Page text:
Therefore, irradiance given by a point light is inversely
proportional to surface area corresponding to the solid angle.
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𝑑𝐸 𝑥
𝑑𝜔
=
𝐼 𝑥#
cos 𝜃
𝑥#
− 𝑥 \$
𝐼 𝑥#
=
Φ(𝑥#
)
4𝜋

23. Non-photorealistic rendering (NPR)
n
Shading method for illustrating object appearance
n
Intensely studied in 1990 - 2005
n
Originally, it aimed to draw mechanical parts for intuitive
understanding.
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[Gooch et al. 1998] (*2)
[Saito and Takahashi 1990] (*1)
*1) Saito and Takahashi 1990, “Comprehensible Rendering of 3-D Shapes”.
*2) Gooch et al. 1998, “A Non-Photorealistic Lighting Model For Automatic Technical Illustration”.

24. Cartoon shading (one of NPR)
n
Using 1D discrete color texture
n
Associate “magnitude of diffuse reflection” (dot product of
normal and light direction) with “texture color” at 1D discrete
color bar.
n
In a sample code, texture is 2D but color along U-axis is only
changed.
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Dark color
(diffuse = 0)
Bright color
(diffuse = 1)

25. Result
n
Illustrative Stanford bunny is shown.
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26. Practice 11-1
Implement Gouraud shading based on the sample program
n
and just use it as output color in fragment shader.
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27. Practice 11-2
Draw a textured dice that is shaded by Lambert and Blinn-
Phong reflection model.
n
Shade dice with Lambert (diffuse) and Blinn-Phong (specular)
reflection models.
n
Use dice texture to define diffuse and ambient colors (see
sample code below).
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28. Practice 11-3
Improve cartoon-like appearance of the sample program.
For details, refer to the slides following.
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29. Practice 11-4
Visualize bumpy surface appearance using normal
mapping.
n
Hint: For normal mapping, local coordinate axes must be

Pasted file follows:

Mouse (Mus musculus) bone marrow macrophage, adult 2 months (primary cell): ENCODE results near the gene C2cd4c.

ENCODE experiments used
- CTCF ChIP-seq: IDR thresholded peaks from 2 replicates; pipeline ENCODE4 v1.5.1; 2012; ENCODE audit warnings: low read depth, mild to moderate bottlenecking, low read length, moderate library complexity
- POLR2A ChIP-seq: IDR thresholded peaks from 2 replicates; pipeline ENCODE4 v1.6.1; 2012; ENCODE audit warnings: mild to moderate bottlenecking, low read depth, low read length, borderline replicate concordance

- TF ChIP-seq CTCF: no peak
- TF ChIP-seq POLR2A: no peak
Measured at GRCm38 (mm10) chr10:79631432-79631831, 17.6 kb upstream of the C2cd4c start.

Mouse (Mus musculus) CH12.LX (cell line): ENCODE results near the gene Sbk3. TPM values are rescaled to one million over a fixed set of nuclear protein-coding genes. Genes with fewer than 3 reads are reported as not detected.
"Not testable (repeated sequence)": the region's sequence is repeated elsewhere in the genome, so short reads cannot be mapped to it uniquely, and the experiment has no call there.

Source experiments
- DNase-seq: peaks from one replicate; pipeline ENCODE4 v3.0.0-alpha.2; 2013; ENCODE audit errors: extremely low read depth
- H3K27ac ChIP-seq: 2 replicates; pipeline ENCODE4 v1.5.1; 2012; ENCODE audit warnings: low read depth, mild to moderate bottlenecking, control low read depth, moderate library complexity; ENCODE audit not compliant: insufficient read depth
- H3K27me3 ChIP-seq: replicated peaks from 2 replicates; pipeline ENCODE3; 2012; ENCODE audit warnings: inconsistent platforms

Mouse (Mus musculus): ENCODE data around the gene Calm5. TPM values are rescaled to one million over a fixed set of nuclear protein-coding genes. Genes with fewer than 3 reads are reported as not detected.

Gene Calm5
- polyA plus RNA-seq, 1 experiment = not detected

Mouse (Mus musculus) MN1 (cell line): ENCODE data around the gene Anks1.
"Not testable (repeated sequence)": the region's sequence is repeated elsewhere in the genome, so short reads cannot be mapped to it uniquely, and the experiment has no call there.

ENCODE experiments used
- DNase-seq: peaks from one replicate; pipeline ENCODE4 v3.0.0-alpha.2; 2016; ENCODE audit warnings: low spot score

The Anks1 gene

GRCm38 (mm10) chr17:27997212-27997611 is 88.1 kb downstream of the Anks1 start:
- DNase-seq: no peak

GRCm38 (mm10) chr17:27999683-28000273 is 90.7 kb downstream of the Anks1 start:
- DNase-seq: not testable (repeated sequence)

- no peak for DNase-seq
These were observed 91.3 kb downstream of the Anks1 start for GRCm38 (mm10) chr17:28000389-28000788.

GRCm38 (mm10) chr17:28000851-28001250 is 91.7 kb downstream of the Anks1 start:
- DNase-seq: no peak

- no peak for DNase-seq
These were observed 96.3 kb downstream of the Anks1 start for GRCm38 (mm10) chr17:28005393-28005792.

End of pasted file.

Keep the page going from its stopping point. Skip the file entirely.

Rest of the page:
calculated (see the slides following).
n
Hint: Fortunately, they can be calculated in fragment shader as
in Practice 10-1!
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30. Texture mapping in GLSL
n
Source code (C++)
n
glActiveTexture: Activate specified texture unit.
n
glBindTexture: Bind texture to active texture unit.
→ Specify texture “unit index” as a uniform variable! (do not
specify textureId!!!)
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31. Texture mapping in GLSL
n
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Variable type will be like “samplerXD”
“texture” method gives 4D color value
(.rgb extracts only the first 3 dimension)

n
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Contour lines
Dotted highlights
How can they be achieved?

33. Contour lines
n
Where contour lines should be drawn?
n
At the contour, normal is almost perpendicular to viewing
direction.
n
In camera space, visible surface has positive Z-value.
→ Check Z-value of camera-space normal is near to zero.
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x
y
z
x
y
z

34. Dotted highlight / hatched shadow
n
Use texture to apply dot/hatch patterns
n
When specular reflection is strong, apply dot pattern.
n
When diffuse reflection is weak, apply hatch pattern.
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Unfortunately, using object’s texture coordinates distort
these patterns...

35. How to show non-distorted texture?
n
n
gl_FragCoord.xy gives on-screen location in in “pixels”
n
So, use it as texture coordinates to access dot/hatch texture.
Specify “GL_TEXTURE_WRAP_X” is set by “GL_REPEAT”
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Maybe, you should first check dot/hatch texture can be drawn
properly with gl_FragCoord.

36. Normal mapping
n
Texture for normal mappling
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Reflection color Local normals
Normal map represents normal in local coordinate system.
(front direction of the image corresponds to z-axis)
球上での局所座標系
Actual normal is obtained by:
𝐧 = 𝐧%,#"'(#
𝐞%
+ 𝐧),#"'(#
𝐞)
+ 𝐧*,#"'(#
𝐞*
y-axis
x-axis
z-axis
Only required items are local coordinate axes!

37. Derive local coordinate axes
n
Local coordinates involve with “texture coordinates” (in
other words, “parameter coordinates”).
n
By differential geometry, local coordinate axes are
defined as:
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(tangent vector along 𝑢 direction = tangent)
(tangent vector along v direction = binormal)
𝐞%
= normalize
𝜕𝐩
𝜕𝑢
𝐞)
= normalize
𝜕𝐩
𝜕𝑣
𝐞*
= 𝐞%
×𝐞) (surface normal)

38. Derive local coordinate axes
n
In fragment shader, dFdx and dFdy give derivatives of
vertex position and texture coordinate.
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𝐩: vertex position
𝐮: texture coordinate
screen pixels
𝜕𝐩
𝜕𝑥
= dFdx 𝐩 ,
𝜕𝐩
𝜕𝑦
= dFdy 𝐩 ,
𝜕𝐮
𝜕𝑥
= dFdx 𝐮 ,
𝜕𝐮
𝜕𝑦
= dFdy 𝐮 ,
𝜕𝐩
𝜕𝑥
=
𝜕𝑢
𝜕𝑥

𝜕𝐩
𝜕𝑢
+
𝜕𝑣
𝜕𝑥

𝜕𝐩
𝜕𝑣
𝜕𝐩
𝜕𝑦
=
𝜕𝑢
𝜕𝑦

𝜕𝐩
𝜕𝑢
+
𝜕𝑣
𝜕𝑦

𝜕𝐩
𝜕𝑣
chain rule of partial derivative
(known values, unknown values)
It’s simple linear system!

39. Derive local coordinate axes
n
In fragment shader, dFdx and dFdy give derivatives of
vertex position and texture coordinate.
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𝐩: vertex position
𝐮: texture coordinate
screen pixels 𝜕𝐩
𝜕𝑥
=
𝜕𝑢
𝜕𝑥

𝜕𝐩
𝜕𝑢
+
𝜕𝑣
𝜕𝑥

𝜕𝐩
𝜕𝑣
𝜕𝐩
𝜕𝑦
=
𝜕𝑢
𝜕𝑦

𝜕𝐩
𝜕𝑢
+
𝜕𝑣
𝜕𝑦

𝜕𝐩
𝜕𝑣
solve (simple 2x2 matrix inverse)
𝜕𝐩
𝜕𝑢
=
1
𝐷
𝜕𝑣
𝜕𝑦

𝜕𝐩
𝜕𝑥

𝜕𝑣
𝜕𝑥

𝜕𝐩
𝜕𝑦
𝜕𝐩
𝜕𝑣
=
1
𝐷

𝜕𝑢
𝜕𝑦

𝜕𝐩
𝜕𝑥
+
𝜕𝑢
𝜕𝑥

𝜕𝐩
𝜕𝑦
𝐷 =
𝜕𝑢
𝜕𝑥

𝜕𝑣
𝜕𝑦

𝜕𝑣
𝜕𝑥

𝜕𝑢
𝜕𝑦